Bulletins Rated Critical

The following bulletins are rated critical: MS16-118, MS16-119, MS16-120, MS16-122, MS16-127

MS16-118 and MS16-119 are this month's bulletins for Internet Explorer and Edge respectively. The Internet Explorer bulletin fixes 11 vulnerabilities while the Edge bulletin fixes 13 vulnerabilities. Seven vulnerabilities were found to affect both Edge and IE. The majority of the vulnerabilities fixed are memory corruption flaws that could lead to arbitrary code execution. Several privilege escalation and information disclosure flaws were also fixed in this month's release.

Monday, October 3, 2016

Vulnerability Spotlight: FreeImage Library XMP Image Handling Code Execution Vulnerability

This vulnerability was discovered by Yves Younan.

Talos, in coordination with FreeImage, is disclosing the discovery of TALOS-2016-0189 / CVE-2016-5684.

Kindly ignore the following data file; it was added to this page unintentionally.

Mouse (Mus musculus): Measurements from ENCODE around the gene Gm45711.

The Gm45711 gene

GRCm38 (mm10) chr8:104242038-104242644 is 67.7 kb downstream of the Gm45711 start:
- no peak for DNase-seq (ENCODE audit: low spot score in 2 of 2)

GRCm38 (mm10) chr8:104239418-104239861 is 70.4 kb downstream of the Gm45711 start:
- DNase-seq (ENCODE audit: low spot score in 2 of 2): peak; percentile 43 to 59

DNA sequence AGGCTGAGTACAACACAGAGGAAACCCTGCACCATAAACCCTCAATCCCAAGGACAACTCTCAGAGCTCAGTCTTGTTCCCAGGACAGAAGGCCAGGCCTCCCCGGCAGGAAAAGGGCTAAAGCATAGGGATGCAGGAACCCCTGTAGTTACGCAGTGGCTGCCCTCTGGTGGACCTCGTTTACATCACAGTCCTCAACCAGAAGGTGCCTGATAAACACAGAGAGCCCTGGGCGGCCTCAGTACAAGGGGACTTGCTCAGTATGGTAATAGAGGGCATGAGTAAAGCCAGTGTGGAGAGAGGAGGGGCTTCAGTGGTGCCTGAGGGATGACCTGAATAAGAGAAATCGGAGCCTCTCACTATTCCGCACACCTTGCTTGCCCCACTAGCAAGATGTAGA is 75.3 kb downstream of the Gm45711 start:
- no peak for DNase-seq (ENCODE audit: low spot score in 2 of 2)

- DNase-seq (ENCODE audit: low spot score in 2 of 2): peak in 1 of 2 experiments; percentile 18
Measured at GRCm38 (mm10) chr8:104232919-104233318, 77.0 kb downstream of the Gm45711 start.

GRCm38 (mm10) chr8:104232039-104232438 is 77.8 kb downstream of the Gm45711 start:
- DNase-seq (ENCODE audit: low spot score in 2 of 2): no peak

FreeImage is widely used software integrated into over 100 products ranging from free to paid licensing and include multimedia software, games, developer tools, PDF generators and more.  FreeImage makes use of a common file format created by Adobe, Extensible Metadata Platform (XMP) that allows real-time managing of metadata.  Per Adobe, the XMP file format, allows users to “embed metadata into files themselves during the content creation process”, and FreeImage’s 3.17.0 integration of this file format into its software is vulnerable to an overflow in the “Colors Per Pixel” value of an XMP image.  Generally speaking, when FreeImage 3.17.0 opens an XMP file with a large enough Colors Per Pixel value, i.e. the number is too large, it is not handled properly by follow-on code in the function that uses it. You can liken it to taking a 99 oz. glass, turning on the faucet, and filling it up with 100+ ounces of water.  The water spills over and gets into areas you don’t want it to be.  In technical terms, the large value is not properly validated during the code execution and it can trigger an out of bounds write.  This causes an arbitrary memory overwrite that can effectively result in remote code execution. This is likely to be exploited if someone sends you a maliciously crafted image file as an email attachment or possibly via an instant message.